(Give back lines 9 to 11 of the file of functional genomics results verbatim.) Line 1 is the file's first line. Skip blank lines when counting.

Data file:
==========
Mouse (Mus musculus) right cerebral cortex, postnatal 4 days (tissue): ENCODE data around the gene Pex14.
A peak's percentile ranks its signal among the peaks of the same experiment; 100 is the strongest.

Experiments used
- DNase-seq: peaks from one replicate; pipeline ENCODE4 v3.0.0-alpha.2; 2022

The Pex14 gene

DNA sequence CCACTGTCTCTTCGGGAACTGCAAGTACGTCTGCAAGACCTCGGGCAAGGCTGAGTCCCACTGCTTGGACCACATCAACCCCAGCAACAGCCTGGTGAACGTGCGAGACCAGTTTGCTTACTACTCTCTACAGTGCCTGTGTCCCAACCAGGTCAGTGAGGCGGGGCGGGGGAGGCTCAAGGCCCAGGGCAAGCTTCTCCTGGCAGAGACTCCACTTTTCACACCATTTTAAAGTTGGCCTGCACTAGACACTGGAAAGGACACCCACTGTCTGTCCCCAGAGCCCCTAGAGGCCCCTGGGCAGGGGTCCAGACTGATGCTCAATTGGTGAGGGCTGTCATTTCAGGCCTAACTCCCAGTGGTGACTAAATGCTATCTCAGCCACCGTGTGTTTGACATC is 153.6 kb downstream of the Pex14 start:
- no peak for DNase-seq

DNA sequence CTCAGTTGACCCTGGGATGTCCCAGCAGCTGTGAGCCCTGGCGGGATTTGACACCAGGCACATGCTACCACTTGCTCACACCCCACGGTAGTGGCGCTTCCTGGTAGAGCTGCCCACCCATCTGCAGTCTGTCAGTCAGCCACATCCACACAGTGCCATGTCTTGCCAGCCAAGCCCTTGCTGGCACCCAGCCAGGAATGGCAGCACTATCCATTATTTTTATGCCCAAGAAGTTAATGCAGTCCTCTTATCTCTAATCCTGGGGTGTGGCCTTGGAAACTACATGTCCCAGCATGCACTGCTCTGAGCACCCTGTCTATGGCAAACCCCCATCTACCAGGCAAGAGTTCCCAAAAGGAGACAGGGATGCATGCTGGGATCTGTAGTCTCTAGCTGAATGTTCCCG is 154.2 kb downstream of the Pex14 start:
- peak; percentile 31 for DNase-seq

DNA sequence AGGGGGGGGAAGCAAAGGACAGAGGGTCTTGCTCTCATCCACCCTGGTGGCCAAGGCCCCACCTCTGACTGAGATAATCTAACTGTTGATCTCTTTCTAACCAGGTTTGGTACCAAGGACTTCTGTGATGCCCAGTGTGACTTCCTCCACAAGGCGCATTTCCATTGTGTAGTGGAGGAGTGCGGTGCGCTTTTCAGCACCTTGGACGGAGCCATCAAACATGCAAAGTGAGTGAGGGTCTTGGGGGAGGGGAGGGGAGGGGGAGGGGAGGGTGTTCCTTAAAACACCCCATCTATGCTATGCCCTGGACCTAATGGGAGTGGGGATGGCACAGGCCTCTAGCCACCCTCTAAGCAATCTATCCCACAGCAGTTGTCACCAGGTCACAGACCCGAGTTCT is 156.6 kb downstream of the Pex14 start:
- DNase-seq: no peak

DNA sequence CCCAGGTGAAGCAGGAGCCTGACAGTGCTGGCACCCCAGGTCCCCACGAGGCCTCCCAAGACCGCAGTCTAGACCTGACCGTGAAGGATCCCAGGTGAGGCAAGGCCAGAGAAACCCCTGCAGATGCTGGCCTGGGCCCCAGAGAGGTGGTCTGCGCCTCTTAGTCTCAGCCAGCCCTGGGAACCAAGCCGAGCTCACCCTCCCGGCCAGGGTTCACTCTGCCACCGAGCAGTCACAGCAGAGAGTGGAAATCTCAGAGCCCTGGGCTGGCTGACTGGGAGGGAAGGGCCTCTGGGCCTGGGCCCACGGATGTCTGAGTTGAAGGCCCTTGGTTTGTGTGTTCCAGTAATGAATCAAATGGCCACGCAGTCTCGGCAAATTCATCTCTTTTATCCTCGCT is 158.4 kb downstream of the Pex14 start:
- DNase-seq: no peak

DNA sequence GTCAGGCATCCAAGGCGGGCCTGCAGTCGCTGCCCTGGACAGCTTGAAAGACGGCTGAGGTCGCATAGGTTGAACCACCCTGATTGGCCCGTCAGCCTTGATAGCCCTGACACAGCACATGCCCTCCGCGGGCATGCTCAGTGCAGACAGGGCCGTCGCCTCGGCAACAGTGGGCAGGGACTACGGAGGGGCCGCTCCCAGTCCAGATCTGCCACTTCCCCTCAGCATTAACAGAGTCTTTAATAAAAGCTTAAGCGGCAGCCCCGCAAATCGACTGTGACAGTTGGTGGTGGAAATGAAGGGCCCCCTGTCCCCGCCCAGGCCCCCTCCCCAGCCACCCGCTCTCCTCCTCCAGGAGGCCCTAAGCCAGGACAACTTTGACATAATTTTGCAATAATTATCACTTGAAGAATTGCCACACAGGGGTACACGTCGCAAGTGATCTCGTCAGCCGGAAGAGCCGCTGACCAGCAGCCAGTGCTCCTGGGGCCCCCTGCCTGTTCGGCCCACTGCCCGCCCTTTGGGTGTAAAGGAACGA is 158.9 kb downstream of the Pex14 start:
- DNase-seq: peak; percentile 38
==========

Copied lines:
- peak; percentile 31 for DNase-seq

DNA sequence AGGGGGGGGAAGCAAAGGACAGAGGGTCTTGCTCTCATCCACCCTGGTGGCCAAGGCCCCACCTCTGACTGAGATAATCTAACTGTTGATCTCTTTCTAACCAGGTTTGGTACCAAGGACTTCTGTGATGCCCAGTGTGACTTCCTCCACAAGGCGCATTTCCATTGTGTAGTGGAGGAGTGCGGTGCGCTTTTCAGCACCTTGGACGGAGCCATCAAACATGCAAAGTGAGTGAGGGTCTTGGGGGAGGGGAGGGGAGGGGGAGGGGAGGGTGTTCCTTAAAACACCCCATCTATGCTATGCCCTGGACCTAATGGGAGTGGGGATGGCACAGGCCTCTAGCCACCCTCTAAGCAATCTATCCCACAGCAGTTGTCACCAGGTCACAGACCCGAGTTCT is 156.6 kb downstream of the Pex14 start:
- DNase-seq: no peak